If you thought it was possible to keep politics out of MMOs, you’re sadly mistaken. This week saw multiple news stories : the end to the court cases that saw the Bossland bot makers escape financial ruin, the CSGO swatting case in which police who killed a man will apparently go uncharged, the Russian Telegram crackdown that’s blocking multiple MMOs (and other services) in the former Soviet state, and the war on lockboxes (and the online games that abuse them) as waged by the Dutch Gaming Authority.
Read on for the very best of this week’s MMO news and opinions.
Beta testing for Elder Scrolls Online’s Summerset expansion – as well as the free update 18 that’ll launch alongside it – began this week as the chapter rolled out to the PTS, with plenty of glimpses at new housing and wearables on the way. What else is new in MMORPG testing this week?
- Defiance 2050’s big PC closed beta is live for the weekend – though console players have been put off a little while longer.
- Old School RuneScape has begun testing its mobile client. That’s not very old school, but we’re not complaining.
- WoW’s Battle for Azeroth kicked off player testing of dark iron dwarves and mag’ghar orcs.
- Conan Exiles rolled out what’ll probably be its last major patch for testers before its official launch next month.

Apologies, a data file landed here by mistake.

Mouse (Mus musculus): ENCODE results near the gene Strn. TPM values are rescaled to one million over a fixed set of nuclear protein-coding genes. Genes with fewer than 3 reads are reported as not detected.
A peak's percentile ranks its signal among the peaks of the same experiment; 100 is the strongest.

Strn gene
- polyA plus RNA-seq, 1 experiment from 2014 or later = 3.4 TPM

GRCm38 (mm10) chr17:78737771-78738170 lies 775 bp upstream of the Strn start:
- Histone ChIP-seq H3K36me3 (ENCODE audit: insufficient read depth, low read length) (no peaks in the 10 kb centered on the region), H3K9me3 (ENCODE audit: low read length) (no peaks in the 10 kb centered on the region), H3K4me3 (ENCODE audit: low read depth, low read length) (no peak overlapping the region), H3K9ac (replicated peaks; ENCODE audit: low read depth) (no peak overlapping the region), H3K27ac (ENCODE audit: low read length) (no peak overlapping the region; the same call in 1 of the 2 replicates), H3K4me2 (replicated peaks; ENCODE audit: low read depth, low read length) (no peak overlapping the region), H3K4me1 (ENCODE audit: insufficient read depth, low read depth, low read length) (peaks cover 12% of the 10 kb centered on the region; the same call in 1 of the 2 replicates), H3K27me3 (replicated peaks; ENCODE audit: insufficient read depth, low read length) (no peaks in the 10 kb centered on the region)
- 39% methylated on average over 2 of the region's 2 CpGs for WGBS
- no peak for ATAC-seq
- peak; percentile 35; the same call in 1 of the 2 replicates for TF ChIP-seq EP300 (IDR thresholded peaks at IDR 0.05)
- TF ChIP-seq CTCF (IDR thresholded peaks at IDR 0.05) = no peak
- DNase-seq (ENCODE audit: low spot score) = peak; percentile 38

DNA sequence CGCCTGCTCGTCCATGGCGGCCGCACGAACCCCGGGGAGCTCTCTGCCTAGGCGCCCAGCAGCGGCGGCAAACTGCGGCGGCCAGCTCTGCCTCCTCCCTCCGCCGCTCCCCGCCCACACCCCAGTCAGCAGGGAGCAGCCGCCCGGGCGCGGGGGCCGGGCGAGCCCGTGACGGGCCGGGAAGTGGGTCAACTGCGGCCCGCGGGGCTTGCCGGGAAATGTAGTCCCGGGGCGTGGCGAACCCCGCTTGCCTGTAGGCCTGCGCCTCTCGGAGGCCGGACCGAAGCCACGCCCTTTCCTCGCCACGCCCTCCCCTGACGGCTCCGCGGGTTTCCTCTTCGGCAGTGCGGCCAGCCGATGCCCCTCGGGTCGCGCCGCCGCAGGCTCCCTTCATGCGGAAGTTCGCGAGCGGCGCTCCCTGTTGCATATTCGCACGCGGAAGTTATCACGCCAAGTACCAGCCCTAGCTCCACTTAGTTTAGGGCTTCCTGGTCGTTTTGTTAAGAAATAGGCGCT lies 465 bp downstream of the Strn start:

- Radical Heights’ early access teased female toons. In ’80s leotards.
- MapleStory 2 is plotting its western closed beta for next month.
Did we miss anything? Drop us a note in the comments, then check out our traditional list of all the bits and bobs currently
malingering trucking along in some form of testing.
If you trekked back into Ultima Online earlier this month when it converted into a free-to-play game, maybe to check out your old account, you were probably startled to realize that your entire bank was frozen by the gods. Welcome back; oh and by the way, you can’t access any of your stuff! What, you didn’t need any of your gold, runes, gear, or reagents, did you? ¯\_(ツ)_/¯ Needless to say, it annoyed even me when I was swapping between my subbed account and my husband’s freebie account.
Broadsword had said it was still working on the situation, and as of Monday night, a partial fix was on the test server and has since rolled out to the live servers as of today, though it won’t please everyone:
“All Endless Journey accounts will receive a base amount of 20 items (bank expansions can increase the max item count to 28). Any account over the max limit will be able to view their full banks but will not be able to remove any items at this time. In the near future we will be adding the ability to remove items from the bank that are over the set max limit. Please check it out and give us your feedback, if all goes well we will be putting this out to Origin tomorrow and WW by Wednesday.”
Never let it be said that complaining about lockboxes doesn’t help. While TERA
isn’t doing away with its lockboxes, En Masse did post last night that it’s overhauled its lockbox system
based on player feedback.